Design Lead · Research · Strategy · Branding · Creative Direction · UX/UI
The way we dine is changing. From a restaurants counter and kitchen to their website and 3rd-party apps. The restaurant industry ended 2020 with total sales that were $240 billion below the Association’s pre-pandemic forecast for the year and more than 110,000 eating and drinking places were closed for business temporarily, or for good. Adding curbside pick-up, inhouse and 3rd party delivery and if possible, drive-thru capacity, were just a few of means they used to sustain business.
The problem is restaurants now have multiple tablets on their counters to accept orders from all of the 3rd-party apps and multiple kitchen printers. It quickly became chaos. Some restaurants are also in areas where 3rd-party apps aren't available. Our goal was to create an order management system that syncs activity across all their channels (online, mobile, and 3rd-party apps) in one place while providing a quick and easy custom online store of their own. With OutDish they can sell more, maximize efficiency and eliminate ordering mistakes caused by disjointed devices.
OutDish was a new startup with no identity, so it was up to me to create an overall identity for the company and product.
OutDish is all about simplicity and quality over quantity. I designed a simple and iconic logo, combining a plate (dish & "O") and the shape of a letter "D". This brand style goes hand in hand with the creative direction for the entire product, focusing on usability with an unassuming design that gets straight to the point.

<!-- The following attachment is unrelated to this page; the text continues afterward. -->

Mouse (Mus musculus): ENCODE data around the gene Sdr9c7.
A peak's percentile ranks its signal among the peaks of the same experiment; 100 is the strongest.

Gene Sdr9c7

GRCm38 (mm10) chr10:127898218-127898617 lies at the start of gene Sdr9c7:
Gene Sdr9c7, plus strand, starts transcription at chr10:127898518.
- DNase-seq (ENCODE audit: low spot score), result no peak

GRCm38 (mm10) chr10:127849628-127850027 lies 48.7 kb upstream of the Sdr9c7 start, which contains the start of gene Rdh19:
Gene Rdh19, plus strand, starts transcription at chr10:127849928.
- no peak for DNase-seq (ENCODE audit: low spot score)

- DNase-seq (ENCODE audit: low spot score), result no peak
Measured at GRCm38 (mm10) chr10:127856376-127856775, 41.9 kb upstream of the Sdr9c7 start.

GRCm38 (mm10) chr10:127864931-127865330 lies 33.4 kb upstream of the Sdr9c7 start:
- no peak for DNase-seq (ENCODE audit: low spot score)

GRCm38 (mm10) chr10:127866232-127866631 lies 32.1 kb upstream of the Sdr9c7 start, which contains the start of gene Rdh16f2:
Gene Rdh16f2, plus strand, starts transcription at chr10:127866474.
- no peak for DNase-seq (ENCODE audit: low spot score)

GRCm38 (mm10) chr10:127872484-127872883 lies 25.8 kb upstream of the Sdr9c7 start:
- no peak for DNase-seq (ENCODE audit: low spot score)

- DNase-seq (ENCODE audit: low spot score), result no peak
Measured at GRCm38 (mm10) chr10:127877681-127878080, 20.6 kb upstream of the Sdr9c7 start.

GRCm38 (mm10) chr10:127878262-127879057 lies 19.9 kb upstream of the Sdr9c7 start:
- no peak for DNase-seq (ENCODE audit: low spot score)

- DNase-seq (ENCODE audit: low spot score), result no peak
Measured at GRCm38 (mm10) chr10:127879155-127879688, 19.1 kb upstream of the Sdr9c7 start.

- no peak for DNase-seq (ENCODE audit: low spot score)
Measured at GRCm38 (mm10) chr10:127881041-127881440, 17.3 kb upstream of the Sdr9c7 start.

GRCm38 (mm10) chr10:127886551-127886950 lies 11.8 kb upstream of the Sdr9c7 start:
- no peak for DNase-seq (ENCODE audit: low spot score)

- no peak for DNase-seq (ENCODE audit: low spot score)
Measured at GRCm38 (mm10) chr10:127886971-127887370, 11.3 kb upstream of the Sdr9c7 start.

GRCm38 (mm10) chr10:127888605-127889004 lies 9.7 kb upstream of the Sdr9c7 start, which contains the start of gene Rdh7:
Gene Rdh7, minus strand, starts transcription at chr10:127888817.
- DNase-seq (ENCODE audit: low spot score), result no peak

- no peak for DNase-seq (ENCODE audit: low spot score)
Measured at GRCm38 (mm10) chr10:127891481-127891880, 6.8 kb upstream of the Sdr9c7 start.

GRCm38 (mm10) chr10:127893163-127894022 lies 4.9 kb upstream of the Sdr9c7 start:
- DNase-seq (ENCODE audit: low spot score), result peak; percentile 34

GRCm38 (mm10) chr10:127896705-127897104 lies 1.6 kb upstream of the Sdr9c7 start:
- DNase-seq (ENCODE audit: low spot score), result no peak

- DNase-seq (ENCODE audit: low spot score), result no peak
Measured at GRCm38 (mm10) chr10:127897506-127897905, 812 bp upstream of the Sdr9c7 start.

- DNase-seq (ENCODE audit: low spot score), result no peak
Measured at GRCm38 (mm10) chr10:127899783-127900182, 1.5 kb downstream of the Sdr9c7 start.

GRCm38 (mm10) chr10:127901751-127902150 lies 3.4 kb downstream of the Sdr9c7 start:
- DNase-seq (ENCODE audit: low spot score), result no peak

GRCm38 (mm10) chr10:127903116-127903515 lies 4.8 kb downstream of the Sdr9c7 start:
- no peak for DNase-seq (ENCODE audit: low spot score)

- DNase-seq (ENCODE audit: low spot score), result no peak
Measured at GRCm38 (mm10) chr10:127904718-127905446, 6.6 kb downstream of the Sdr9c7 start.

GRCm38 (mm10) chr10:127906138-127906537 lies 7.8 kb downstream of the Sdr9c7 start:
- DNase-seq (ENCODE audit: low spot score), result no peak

I added fundamental design principles and tagged each rule throughout the guidelines with the principle(s) it relates to. This included icons, grid templates, and various other assets to help our engineers work within the guidelines.
This helped give context and helped with adoption since people will be more likely to take something seriously if they know the reasoning behind it.
UX & Flow
Wireframes provided a communication tool and validation of our user flows and strategy. In the wireframes, we made sure navigation was intuitive and information was easy to find.
This let us test quickly and provided our developers with the information they needed to start building the back-end. I went for progressive refinement in UI rather than spending a lot of time with wireframes. The groundwork I did already covered much of the ideation, components remove inefficiency concerns, and we could user test better with higher fidelity prototypes.
Since hierarchy and design have a huge impact on usability, I didn't linger in the wireframe step for too long, ironing out all remaining usability decisions within the design phase.
I designed page-by-page for all breakpoints, making sure we built a consistent experience across all devices. This works well with the agile process, allowing me to work closely with our engineers. The designs were meant to be an example of the guidelines themselves - a framework that doesn't stifle creativity and leaves plenty of room for a unique design.